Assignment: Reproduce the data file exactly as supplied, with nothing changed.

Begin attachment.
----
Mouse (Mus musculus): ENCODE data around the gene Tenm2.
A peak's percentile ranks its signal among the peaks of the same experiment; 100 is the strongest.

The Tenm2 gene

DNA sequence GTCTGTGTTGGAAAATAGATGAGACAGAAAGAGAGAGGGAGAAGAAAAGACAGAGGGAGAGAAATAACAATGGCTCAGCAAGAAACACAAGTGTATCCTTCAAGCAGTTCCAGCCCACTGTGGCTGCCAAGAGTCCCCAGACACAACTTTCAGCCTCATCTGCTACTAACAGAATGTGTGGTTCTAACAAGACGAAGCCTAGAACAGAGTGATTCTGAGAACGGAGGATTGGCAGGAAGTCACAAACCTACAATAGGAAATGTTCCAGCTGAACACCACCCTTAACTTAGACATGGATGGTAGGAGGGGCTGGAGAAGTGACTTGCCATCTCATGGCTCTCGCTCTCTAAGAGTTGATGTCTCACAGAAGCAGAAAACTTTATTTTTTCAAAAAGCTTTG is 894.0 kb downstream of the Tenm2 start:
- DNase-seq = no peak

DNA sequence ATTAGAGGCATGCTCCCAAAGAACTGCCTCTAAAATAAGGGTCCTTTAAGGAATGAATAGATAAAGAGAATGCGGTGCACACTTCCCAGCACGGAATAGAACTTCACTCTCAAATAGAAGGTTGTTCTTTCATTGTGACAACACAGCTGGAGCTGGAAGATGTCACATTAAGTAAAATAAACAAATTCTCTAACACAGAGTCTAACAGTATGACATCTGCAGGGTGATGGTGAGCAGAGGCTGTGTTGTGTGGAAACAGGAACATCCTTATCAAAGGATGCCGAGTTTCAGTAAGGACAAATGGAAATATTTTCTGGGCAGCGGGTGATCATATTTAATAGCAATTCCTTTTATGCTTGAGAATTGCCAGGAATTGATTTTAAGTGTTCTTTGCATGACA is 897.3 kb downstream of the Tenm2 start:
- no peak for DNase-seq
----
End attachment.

Mouse (Mus musculus): ENCODE data around the gene Tenm2.
A peak's percentile ranks its signal among the peaks of the same experiment; 100 is the strongest.

The Tenm2 gene

DNA sequence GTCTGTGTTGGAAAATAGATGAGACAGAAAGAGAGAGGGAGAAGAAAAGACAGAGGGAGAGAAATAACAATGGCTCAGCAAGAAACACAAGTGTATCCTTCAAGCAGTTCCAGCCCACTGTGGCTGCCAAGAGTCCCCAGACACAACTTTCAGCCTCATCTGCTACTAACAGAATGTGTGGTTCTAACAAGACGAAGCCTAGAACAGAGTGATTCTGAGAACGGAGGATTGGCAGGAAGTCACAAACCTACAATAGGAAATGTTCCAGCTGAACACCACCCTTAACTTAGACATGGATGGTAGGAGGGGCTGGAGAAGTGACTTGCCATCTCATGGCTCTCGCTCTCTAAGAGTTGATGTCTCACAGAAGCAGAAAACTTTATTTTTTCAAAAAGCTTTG is 894.0 kb downstream of the Tenm2 start:
- DNase-seq = no peak

DNA sequence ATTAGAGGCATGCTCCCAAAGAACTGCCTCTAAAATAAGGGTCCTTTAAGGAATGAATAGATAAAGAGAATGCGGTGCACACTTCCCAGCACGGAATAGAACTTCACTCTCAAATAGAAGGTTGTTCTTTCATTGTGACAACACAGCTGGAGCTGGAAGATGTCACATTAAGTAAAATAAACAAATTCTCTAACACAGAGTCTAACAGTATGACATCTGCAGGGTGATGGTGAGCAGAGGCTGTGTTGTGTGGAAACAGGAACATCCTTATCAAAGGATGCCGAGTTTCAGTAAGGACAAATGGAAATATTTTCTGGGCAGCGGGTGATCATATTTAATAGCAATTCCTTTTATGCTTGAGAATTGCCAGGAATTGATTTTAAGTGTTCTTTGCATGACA is 897.3 kb downstream of the Tenm2 start:
- no peak for DNase-seq